Another favorite story is from last year. Dulce Reyes wrote a great piece on the boom in sex talk on Spanish language radio. I knew a little about this story from listening to Spanish radio myself (and turning it off because sex was all they talked about) but the bigger story was crazy: the Spanish radio ratings were beating Howard Stern! Anyway, Dulce’s a great reporter and writer and she got a bigger story of how Latinos are finally getting to talk about sex in a way that is still not possible in Latin America. It was great to brainstorm the story with her and work with her in structuring the story, too. And to boot, we got a great illustration for the story in the magazine.

Congratulations on ColorLines’ Facing Race Conference last month! Can you talk about the purpose of the conference and what topics were discussed?
The purpose is best described at http://facingrace.wiki.zoho.com/: “to change the rules so that privileges and punishments are not determined by the color of our skin.” To add to that, it’s an annual conference to pull together the best thinkers on race from across the country. There were a ton of topics including everything from immigration, affirmative action and child welfare to a keynote by novelist Walter Mosley and a look at the future of racial justice with folks like Winona LaDuke.

I organized the panel on the links between immigration and criminalization that Sandip Roy, of New America Media, moderated. Immigrants are the largest growing population in prisons today and so we wanted to see what these amazing activists would share about the connections between what African Americans and Latinos and other immigrants face. The activists on the panel included Emmma Lozano, who runs Centro Sin Fronteras, an immigrant rights group in Chicago that’s at the head of the sanctuary movement to keep Elvira from being deported. Elvira took sanctuary at a Chicago church to stay in the country with her American born son. Emma talked about the need for on the street protest as in the kind of marches that we saw last year.

Xochitl Bervera works with kids in New Orleans who’ve been imprisoned and their families. She’s a long-time kick-ass activist in this arena and shared what she’s seen in New Orleans and some of the successes that they are having. I thought this panel exemplified why the conference appeals to so many people. It’s rare to get folks from New Orleans, Chicago, New York and California in the same room to talk about race and what makes a difference in changing the way government works and the way people think.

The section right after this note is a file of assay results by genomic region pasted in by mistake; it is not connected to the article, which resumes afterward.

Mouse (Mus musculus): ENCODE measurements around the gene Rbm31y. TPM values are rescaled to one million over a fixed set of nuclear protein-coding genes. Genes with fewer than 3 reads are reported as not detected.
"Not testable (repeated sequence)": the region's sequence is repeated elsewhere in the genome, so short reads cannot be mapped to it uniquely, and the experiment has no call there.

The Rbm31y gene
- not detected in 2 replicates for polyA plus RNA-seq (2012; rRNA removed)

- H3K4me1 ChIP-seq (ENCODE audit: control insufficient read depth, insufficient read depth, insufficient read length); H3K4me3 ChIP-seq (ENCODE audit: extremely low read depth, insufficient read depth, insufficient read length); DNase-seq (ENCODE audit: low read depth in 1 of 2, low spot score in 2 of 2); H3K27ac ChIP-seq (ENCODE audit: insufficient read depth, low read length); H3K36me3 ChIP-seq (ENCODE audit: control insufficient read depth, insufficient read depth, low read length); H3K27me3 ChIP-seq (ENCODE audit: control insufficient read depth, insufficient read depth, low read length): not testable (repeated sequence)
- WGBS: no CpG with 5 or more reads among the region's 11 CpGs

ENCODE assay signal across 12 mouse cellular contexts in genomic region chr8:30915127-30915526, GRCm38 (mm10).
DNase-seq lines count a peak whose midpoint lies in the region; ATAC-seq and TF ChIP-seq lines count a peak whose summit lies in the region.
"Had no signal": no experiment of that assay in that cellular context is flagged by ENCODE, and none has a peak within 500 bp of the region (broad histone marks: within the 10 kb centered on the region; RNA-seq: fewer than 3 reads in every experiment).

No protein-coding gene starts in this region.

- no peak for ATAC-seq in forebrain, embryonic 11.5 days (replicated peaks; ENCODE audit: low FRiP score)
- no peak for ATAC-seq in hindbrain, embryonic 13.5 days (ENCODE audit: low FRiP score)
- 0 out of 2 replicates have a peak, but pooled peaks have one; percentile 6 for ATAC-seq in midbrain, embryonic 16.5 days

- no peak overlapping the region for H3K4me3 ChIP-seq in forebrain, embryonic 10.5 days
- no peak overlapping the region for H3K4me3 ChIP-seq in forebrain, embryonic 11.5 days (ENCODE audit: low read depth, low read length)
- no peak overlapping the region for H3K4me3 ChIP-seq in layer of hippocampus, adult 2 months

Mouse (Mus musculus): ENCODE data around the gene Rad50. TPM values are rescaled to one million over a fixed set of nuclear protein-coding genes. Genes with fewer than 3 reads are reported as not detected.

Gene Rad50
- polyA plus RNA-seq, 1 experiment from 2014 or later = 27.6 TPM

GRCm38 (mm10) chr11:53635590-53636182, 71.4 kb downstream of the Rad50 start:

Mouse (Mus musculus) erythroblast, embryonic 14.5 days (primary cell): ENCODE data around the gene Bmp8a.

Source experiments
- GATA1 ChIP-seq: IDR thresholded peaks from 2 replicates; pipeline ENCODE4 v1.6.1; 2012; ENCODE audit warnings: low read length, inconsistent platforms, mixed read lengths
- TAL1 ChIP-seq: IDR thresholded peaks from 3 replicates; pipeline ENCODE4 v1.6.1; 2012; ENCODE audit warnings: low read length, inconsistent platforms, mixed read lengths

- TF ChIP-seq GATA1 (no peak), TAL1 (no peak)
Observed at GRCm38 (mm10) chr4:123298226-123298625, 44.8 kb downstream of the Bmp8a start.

What do you think about the firing of Don Imus because of what he said about the Rutgers University’s women’s basketball team? And do you think his firing will spur a greater movement to outlaw the mainstream use of derogatory terms directed against women, especially women of color, in hip-hop lyrics?

The firing is a good message to people that his kind of language won’t be tolerated on regular old TV, but let’s be real about it, too: Don will go on to cable and continue saying whatever he wants. I doubt this will make any impact on hip hop. I could be wrong but I think that after the Imus show was canned, Snoop Dog made a point of letting the world know that he’ll continue putting down women of color in his songs. I may be pessimistic here but I don’t see the put-downs disappearing any time soon.

ColorLines’ May issue takes a different look at this debate actually. We have a great piece from T. Denean Sharpley-Whiting whose new book is called PIMPS UP, HO’S DOWN: Hip Hop’s Hold on Young Black Women. One of the arguments that she makes is just how necessary the images of black women are to the creation of hip hop and to what a great degree black women themselves are consumers of these images. While I think it’s true that white boys in the ‘burbs are buying up this stuff, so are young black women and I think we have been ignoring this part of the equation.

What do you think about the state of race in the U.S.?
I think that race matters in every area of our lives from health care to jobs to retirement but people want to believe that we’re in a colorblind society. Part of the challenge is that we’re still developing a language to talk about race and racism and how it looks different today from 40 years ago.

What I’ve noticed (along with the rest of the planet) is how quick we are to start talking about race when a white man makes a racist comment. While that’s helpful and necessary, it also points to this: that’s the main way that people understand racism. So many of us still think racism is a white boy using the n-word. This seems to be the main reason that a conversation on race gets to the front of the papers, blogs, etc.

What about the racism that runs deeper than a nasty comment? The May cover story in ColorLines by our executive editor Tram Nguyen, for example, looks at how black folks are being locked out of housing. Cities are tearing down public housing and gentrifying overnight. But this kind of story in the press is looked at as a “class” issue. Part of the challenge now is pointing out: hey, racism isn’t just the racist comment of the week. Racism is the decisions that people elected to local governments are making about basic things like who gets to live where and if they get to live in a safe neighborhood. All of that is dictated by race.